2. Approaches for real-time video streaming used by live dealer casino games


HLS and MPEG-DASH are protocols designed for streaming high-quality content to large audiences. While these protocols offer high quality of experience, they have a significant disadvantage in terms of latency. These protocols work by chopping up a long video stream into segments of 10 seconds or more, which requires the video client to download a complete segment before it can be played, introducing latencies of 10-45 seconds. The low latency variants, LL-HLS and LL-DASH reduce latency to 3-7 seconds. However, further reducing the latency to achieve stable and high-quality real-time streaming, i.e. sub-second latency, is not possible. The HLS and DASH formats do offer content protection, including support for studio-approved DRM solutions.

b. WebRTC

WebRTC is a real-time communication protocol that was specifically designed for web-based communication needs. It provides faster communication through the use of the UDP protocol, but it does bring susceptibility to frame drops due to network congestion and a lack of DRM protection. Also, the architecture of WebRTC uses a point-to-point connection between the streaming server and the clients, which makes it complex and expensive to scale. Instead of using a standard CDN like traditional HTTP-based streaming protocols, it scales through spinning up additional streaming servers in the backend. 

Q2_Blog_Live_Dealer_Casino_WebRTC based scaling vs HTTP-based scaling

Figure 2: WebRTC based scaling vs HTTP-based scaling

c. WebSocket

WebSockets brings a similar architecture as WebRTC including its scaling challenges. Compared to WebRTC, it does bring a lower risk of frame drops, better perceived quality, and compatibility with a range of browser types as advantages. In short, video quality of a WebSocket based approach is higher than WebRTC, but lower than HTTP-based approaches such as HLS, DASH and HESP. Additionally, WebSockets still brings issues with sometimes very slow start-up times (up to 5 seconds) and lack of support for studio-approved DRM.


The High Efficiency Streaming Protocol (HESP) is an HTTP-based streaming protocol designed for delivering premium content with sub-second latency. It can easily scale over standard Content Delivery Networks (CDN), just like HLS and DASH, making it suitable for both small and large audiences, including global distribution to thousands of viewers. In addition to delivering high-quality content at sub-second latency, HESP also brings a fast channel start-up and support for studio-approved DRM.

3. How to select the right video streaming approach for your use case

As an iGaming provider, how do you choose the right video distribution approach for your use case, and what are the criteria to take into account?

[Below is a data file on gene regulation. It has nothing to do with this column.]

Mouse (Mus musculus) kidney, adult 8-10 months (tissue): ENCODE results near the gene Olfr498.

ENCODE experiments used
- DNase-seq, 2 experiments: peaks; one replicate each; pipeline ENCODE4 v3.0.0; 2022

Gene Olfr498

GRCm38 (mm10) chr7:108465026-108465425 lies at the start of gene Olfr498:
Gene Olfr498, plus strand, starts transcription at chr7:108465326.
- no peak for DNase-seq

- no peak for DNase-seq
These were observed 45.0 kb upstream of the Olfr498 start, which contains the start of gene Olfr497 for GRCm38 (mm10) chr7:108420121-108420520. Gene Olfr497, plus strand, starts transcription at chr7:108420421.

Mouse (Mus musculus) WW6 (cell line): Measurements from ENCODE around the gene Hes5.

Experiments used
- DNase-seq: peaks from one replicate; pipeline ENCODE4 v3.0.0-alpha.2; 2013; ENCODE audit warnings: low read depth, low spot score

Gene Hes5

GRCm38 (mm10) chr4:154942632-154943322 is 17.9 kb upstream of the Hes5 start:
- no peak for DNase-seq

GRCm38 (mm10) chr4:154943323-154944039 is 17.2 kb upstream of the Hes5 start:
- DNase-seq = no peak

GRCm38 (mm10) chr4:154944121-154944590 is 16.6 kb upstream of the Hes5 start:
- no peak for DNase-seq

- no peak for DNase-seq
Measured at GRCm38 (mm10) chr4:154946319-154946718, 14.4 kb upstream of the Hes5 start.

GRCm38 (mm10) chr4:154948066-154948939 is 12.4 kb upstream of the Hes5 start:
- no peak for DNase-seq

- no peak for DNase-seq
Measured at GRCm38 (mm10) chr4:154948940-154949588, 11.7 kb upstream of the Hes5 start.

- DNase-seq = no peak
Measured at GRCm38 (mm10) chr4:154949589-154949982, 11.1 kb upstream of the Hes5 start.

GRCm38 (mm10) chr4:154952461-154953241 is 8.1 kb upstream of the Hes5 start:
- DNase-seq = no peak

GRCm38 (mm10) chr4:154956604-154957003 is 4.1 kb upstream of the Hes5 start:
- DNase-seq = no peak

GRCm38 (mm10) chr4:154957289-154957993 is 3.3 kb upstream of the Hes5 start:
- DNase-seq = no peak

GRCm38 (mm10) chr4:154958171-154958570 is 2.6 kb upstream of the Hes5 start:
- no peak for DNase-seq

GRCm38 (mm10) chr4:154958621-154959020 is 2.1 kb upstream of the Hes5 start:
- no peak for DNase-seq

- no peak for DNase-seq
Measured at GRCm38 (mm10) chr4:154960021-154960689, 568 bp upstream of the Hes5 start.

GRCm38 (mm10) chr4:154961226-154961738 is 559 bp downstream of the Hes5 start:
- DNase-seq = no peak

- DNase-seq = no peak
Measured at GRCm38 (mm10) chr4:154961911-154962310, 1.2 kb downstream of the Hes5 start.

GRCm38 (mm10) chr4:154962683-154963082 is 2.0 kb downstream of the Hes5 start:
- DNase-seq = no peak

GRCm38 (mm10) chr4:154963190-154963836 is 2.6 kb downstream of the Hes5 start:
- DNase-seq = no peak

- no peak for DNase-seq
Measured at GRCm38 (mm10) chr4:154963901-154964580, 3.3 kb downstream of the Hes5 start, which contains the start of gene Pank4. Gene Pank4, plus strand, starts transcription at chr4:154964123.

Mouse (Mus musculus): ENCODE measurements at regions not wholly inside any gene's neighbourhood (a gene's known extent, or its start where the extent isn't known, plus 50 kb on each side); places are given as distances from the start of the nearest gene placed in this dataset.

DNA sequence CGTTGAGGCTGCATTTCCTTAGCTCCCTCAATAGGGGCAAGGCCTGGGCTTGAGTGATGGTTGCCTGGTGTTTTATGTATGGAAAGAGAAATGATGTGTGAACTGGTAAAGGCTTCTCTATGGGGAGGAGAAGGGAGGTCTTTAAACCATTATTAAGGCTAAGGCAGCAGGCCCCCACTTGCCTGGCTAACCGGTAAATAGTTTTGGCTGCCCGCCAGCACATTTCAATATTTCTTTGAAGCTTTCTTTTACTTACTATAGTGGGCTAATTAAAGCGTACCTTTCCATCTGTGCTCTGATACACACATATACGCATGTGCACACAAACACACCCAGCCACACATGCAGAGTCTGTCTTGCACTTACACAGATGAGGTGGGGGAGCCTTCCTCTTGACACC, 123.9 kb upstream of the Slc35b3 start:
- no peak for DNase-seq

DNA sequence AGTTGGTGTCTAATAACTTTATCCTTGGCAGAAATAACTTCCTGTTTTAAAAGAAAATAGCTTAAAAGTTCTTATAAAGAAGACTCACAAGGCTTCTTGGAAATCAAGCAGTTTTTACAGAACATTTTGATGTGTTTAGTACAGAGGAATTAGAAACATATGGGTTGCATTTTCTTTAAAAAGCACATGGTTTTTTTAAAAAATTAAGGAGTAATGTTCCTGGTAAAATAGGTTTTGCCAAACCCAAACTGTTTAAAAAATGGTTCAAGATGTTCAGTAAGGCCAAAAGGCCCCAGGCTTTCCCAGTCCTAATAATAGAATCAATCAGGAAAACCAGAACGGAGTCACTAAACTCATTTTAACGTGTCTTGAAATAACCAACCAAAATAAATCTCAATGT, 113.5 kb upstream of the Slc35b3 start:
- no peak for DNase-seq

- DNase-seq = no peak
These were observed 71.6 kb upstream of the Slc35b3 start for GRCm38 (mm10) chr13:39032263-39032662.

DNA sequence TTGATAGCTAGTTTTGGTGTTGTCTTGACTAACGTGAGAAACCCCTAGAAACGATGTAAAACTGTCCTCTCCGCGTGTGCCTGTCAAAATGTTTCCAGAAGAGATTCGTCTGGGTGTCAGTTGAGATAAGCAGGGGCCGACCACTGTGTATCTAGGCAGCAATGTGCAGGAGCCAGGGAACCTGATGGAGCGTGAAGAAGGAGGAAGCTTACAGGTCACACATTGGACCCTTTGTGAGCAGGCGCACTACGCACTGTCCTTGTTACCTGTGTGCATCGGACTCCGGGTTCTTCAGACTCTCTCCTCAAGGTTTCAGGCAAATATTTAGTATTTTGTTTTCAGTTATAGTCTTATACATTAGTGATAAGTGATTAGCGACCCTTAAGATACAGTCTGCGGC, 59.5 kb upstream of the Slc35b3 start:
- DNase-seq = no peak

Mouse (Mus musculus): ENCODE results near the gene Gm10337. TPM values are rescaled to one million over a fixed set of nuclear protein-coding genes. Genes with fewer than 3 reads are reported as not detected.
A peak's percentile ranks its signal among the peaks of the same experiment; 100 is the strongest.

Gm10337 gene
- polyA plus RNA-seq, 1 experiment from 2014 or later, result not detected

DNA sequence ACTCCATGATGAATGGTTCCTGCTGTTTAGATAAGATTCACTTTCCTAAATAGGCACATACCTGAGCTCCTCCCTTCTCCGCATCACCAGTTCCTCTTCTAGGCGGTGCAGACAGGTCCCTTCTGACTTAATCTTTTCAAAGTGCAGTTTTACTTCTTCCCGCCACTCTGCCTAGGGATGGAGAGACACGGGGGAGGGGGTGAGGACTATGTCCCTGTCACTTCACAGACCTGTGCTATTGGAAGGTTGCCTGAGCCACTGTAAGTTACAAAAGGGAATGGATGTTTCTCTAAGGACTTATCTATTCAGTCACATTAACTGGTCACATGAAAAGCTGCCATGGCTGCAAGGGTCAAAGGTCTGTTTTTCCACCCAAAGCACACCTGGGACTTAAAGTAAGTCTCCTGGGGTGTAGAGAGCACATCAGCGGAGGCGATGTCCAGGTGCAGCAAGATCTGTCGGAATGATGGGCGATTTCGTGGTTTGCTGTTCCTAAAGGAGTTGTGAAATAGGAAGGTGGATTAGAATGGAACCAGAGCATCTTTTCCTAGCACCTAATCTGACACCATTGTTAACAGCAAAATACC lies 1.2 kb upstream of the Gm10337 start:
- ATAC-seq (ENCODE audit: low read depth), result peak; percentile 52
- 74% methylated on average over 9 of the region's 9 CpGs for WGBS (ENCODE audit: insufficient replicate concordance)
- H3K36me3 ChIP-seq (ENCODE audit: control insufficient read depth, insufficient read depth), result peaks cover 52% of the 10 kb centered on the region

When choosing the right protocol for delivering your video stream, it is important to consider the use case and make a decision based on the criteria that are most important for you e.g. latency, viewer locations, scalability, channel start-up time, and requirements for DRM, if cheating would be common in the regions that you are streaming. 

The matrix provided below can assist in identifying the optimal approach for each use case.

Q2_Blog_Live_Dealer_Casino_Decision matrix to see which streaming technology best fits your use case

Figure 3: Decision matrix to see which streaming technology best fits your use case 

Example 1: Roulette game to Eastern European customers 

In a roulette game, achieving sub-second latency is the ideal scenario, although working with slightly higher latencies can still be acceptable. Video quality and stability are important, given the immersive nature of the game. Considering the game's high concurrency, scalability becomes a crucial factor. Additionally, fast start-up time is highly valued. In Eastern Europe, the risk of cheating is relatively lower, which makes DRM less of a necessity in this particular case.

Figure 4: Example decision matrix for a roulette game in Eastern Europe

Figure 4: Example decision matrix for a roulette game in Eastern Europe

Example 2: Card game to APAC region

In this use case, low latency, high-quality video, and stability are top priorities. Scalability will not be a critical factor for a card game unless it gains significant popularity. Given the importance of network conditions in this region, ensuring a smooth and reliable streaming experience is crucial. Lastly, prioritizing security is paramount, making DRM the optimal choice for safeguarding the game content in this scenario.

Q2_Blog_Live_Dealer_Casino_Example decision matrix for a card game in APAC

Figure 5: Example decision matrix for a card game in APAC

Example 3: Wheel of Fortune to EU/USA market

When delivering the Wheel of Fortune game to European and USA geographical regions, latency becomes less critical, allowing for various protocols to function effectively. However, ensuring high-quality and stable gameplay remains vital for an exceptional viewer experience. Given the game's popularity, scaling capabilities should be optimized to accommodate increased demand seamlessly. Additionally, network conditions in these regions are typically favorable, reducing the risk of interruptions. While the risk of cheating may be lower, maintaining security measures remains important to preserve the integrity of the game.

 Example decision matrix for a wheel of fortune game in EU/USA

Figure 6: Example decision matrix for a wheel of fortune game in EU/USA


Subscribe by email